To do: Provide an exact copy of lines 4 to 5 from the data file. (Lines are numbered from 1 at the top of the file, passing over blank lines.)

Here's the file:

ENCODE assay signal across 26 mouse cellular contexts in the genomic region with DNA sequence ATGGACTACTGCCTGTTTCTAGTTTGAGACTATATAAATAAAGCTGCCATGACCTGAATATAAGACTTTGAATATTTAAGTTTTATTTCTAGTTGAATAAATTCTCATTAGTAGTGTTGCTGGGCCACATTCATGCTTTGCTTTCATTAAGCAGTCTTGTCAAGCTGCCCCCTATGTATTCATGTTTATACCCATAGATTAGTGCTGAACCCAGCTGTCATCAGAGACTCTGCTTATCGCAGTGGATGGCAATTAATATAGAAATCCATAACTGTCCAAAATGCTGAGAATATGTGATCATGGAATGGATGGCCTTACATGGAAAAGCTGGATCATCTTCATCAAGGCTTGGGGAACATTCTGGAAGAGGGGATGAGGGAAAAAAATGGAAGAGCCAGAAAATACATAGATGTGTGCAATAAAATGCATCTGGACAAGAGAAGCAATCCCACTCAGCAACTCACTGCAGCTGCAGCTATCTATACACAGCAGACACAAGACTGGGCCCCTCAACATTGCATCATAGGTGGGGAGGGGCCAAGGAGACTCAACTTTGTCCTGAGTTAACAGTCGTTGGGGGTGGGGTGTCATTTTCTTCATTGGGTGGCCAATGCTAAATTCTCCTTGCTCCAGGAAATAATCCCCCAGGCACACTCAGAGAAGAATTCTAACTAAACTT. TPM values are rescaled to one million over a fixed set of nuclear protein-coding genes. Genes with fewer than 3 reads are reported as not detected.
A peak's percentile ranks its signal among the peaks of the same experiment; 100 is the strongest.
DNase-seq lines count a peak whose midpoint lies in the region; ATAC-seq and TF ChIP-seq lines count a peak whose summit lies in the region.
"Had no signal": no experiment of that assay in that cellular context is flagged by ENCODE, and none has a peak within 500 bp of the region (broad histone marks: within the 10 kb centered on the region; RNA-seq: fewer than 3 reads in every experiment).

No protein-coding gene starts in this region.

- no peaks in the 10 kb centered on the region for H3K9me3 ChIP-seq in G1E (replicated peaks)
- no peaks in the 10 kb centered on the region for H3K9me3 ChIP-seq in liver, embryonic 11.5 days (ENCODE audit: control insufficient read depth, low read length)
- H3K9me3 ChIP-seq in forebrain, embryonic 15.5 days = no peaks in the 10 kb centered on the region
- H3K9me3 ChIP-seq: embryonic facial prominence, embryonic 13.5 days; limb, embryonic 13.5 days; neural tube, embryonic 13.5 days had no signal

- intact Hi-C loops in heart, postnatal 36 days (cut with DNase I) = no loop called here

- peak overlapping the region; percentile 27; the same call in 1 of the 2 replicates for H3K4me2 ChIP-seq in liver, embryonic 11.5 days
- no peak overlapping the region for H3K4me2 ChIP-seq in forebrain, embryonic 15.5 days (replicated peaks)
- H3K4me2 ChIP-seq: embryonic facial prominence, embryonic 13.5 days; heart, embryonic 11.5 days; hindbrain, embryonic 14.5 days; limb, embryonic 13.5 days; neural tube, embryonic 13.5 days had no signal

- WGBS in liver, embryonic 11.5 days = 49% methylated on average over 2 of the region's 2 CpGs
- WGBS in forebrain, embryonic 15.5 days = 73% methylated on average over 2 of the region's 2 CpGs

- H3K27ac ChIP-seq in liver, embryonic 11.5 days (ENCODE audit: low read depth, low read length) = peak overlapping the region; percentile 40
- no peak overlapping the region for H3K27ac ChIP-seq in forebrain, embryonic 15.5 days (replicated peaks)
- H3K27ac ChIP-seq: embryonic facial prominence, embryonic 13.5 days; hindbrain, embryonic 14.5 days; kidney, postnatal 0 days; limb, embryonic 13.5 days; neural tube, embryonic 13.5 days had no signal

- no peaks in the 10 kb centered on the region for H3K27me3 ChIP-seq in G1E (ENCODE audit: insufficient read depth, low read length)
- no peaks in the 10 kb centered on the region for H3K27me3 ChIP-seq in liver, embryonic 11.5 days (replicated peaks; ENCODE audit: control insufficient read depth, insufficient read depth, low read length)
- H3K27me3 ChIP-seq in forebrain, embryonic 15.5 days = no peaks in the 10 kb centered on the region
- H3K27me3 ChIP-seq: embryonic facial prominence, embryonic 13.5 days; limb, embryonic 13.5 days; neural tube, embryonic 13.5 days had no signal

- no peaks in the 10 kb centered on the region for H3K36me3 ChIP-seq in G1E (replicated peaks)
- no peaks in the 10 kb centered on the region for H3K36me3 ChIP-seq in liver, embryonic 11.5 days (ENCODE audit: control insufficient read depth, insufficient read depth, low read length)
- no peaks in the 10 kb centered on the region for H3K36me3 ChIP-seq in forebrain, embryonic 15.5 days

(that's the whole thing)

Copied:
"Had no signal": no experiment of that assay in that cellular context is flagged by ENCODE, and none has a peak within 500 bp of the region (broad histone marks: within the 10 kb centered on the region; RNA-seq: fewer than 3 reads in every experiment).

No protein-coding gene starts in this region.